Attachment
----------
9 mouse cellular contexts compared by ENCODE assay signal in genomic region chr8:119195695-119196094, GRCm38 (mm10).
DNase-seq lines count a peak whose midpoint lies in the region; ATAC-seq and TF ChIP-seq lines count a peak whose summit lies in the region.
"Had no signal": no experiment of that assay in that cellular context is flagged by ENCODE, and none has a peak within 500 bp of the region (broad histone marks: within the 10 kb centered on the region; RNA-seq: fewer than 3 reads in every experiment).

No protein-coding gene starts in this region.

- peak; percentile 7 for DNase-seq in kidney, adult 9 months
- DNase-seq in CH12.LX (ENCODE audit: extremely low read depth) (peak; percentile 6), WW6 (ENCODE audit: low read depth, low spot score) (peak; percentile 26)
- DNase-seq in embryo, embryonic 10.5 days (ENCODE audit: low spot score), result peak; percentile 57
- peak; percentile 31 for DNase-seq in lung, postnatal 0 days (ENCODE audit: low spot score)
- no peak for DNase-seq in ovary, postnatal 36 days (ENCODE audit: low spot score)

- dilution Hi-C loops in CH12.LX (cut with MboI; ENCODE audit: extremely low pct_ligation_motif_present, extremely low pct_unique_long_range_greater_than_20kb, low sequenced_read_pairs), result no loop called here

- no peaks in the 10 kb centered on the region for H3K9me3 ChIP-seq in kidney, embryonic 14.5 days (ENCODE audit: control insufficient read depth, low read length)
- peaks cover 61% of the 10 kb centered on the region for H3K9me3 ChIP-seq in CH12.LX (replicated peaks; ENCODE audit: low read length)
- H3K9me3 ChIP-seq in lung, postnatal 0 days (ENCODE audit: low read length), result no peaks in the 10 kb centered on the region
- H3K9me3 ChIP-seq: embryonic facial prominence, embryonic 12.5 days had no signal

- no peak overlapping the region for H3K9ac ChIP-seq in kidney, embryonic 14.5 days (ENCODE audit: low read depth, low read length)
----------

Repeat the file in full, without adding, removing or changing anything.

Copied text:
9 mouse cellular contexts compared by ENCODE assay signal in genomic region chr8:119195695-119196094, GRCm38 (mm10).
DNase-seq lines count a peak whose midpoint lies in the region; ATAC-seq and TF ChIP-seq lines count a peak whose summit lies in the region.
"Had no signal": no experiment of that assay in that cellular context is flagged by ENCODE, and none has a peak within 500 bp of the region (broad histone marks: within the 10 kb centered on the region; RNA-seq: fewer than 3 reads in every experiment).

No protein-coding gene starts in this region.

- peak; percentile 7 for DNase-seq in kidney, adult 9 months
- DNase-seq in CH12.LX (ENCODE audit: extremely low read depth) (peak; percentile 6), WW6 (ENCODE audit: low read depth, low spot score) (peak; percentile 26)
- DNase-seq in embryo, embryonic 10.5 days (ENCODE audit: low spot score), result peak; percentile 57
- peak; percentile 31 for DNase-seq in lung, postnatal 0 days (ENCODE audit: low spot score)
- no peak for DNase-seq in ovary, postnatal 36 days (ENCODE audit: low spot score)

- dilution Hi-C loops in CH12.LX (cut with MboI; ENCODE audit: extremely low pct_ligation_motif_present, extremely low pct_unique_long_range_greater_than_20kb, low sequenced_read_pairs), result no loop called here

- no peaks in the 10 kb centered on the region for H3K9me3 ChIP-seq in kidney, embryonic 14.5 days (ENCODE audit: control insufficient read depth, low read length)
- peaks cover 61% of the 10 kb centered on the region for H3K9me3 ChIP-seq in CH12.LX (replicated peaks; ENCODE audit: low read length)
- H3K9me3 ChIP-seq in lung, postnatal 0 days (ENCODE audit: low read length), result no peaks in the 10 kb centered on the region
- H3K9me3 ChIP-seq: embryonic facial prominence, embryonic 12.5 days had no signal

- no peak overlapping the region for H3K9ac ChIP-seq in kidney, embryonic 14.5 days (ENCODE audit: low read depth, low read length)